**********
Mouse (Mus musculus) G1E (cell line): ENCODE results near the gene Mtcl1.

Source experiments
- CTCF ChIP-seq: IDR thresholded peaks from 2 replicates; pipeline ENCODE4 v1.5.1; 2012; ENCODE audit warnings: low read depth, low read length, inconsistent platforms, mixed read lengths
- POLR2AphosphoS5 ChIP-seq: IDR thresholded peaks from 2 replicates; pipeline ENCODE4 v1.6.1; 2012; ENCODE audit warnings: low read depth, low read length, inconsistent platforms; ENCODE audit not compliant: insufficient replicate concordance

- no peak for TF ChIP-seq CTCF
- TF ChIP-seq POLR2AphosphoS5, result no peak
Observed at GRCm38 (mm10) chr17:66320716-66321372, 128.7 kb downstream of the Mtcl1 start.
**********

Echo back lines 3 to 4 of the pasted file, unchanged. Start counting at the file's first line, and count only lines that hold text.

- CTCF ChIP-seq: IDR thresholded peaks from 2 replicates; pipeline ENCODE4 v1.5.1; 2012; ENCODE audit warnings: low read depth, low read length, inconsistent platforms, mixed read lengths
- POLR2AphosphoS5 ChIP-seq: IDR thresholded peaks from 2 replicates; pipeline ENCODE4 v1.6.1; 2012; ENCODE audit warnings: low read depth, low read length, inconsistent platforms; ENCODE audit not compliant: insufficient replicate concordance